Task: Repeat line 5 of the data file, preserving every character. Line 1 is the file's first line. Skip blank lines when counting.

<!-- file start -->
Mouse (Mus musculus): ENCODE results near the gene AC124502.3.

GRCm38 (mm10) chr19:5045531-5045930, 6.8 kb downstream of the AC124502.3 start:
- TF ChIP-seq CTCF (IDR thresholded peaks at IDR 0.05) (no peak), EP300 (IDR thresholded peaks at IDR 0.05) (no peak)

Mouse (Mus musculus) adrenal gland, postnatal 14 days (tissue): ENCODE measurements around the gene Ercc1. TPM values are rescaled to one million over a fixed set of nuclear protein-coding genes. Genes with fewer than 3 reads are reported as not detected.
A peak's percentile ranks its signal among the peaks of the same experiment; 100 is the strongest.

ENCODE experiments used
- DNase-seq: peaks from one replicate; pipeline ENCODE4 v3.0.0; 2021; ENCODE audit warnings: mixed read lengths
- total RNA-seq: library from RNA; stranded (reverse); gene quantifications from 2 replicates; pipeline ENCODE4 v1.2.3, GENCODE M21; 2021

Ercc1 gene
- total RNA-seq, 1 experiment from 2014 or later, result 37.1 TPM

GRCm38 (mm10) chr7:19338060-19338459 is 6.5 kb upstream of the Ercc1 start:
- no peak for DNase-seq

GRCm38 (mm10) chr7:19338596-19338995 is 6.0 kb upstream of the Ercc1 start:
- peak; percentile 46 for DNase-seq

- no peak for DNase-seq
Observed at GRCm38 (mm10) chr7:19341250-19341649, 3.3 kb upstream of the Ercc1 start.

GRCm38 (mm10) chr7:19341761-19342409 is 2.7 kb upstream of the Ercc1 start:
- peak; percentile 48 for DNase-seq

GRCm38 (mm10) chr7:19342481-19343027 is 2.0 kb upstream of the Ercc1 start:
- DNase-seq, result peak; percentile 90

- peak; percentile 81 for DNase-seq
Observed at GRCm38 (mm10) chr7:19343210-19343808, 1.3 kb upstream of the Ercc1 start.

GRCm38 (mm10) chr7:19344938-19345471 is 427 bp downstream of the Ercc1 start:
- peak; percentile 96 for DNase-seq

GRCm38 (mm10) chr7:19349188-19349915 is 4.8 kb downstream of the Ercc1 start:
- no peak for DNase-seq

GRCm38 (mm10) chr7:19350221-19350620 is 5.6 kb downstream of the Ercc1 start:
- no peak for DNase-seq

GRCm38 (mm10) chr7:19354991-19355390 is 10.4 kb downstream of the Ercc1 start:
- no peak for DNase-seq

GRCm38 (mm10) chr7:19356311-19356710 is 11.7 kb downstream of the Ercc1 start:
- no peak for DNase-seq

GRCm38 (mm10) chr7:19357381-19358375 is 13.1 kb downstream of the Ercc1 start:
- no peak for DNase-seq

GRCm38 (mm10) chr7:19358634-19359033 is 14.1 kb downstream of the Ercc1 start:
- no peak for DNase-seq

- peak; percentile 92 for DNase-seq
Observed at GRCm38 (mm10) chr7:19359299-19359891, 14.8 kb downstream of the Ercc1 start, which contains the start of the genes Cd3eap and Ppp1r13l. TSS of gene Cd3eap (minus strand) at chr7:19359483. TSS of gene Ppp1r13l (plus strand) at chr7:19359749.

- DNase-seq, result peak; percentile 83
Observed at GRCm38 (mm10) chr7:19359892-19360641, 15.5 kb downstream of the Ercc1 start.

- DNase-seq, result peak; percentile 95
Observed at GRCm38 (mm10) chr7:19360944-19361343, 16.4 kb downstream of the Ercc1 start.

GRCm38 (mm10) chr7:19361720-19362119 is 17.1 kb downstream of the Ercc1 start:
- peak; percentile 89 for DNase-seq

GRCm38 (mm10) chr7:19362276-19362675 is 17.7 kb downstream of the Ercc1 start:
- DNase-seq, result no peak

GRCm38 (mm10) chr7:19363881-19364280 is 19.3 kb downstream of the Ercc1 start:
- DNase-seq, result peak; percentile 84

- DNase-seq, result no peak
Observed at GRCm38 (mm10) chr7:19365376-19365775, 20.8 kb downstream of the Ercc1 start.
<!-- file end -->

A peak's percentile ranks its signal among the peaks of the same experiment; 100 is the strongest.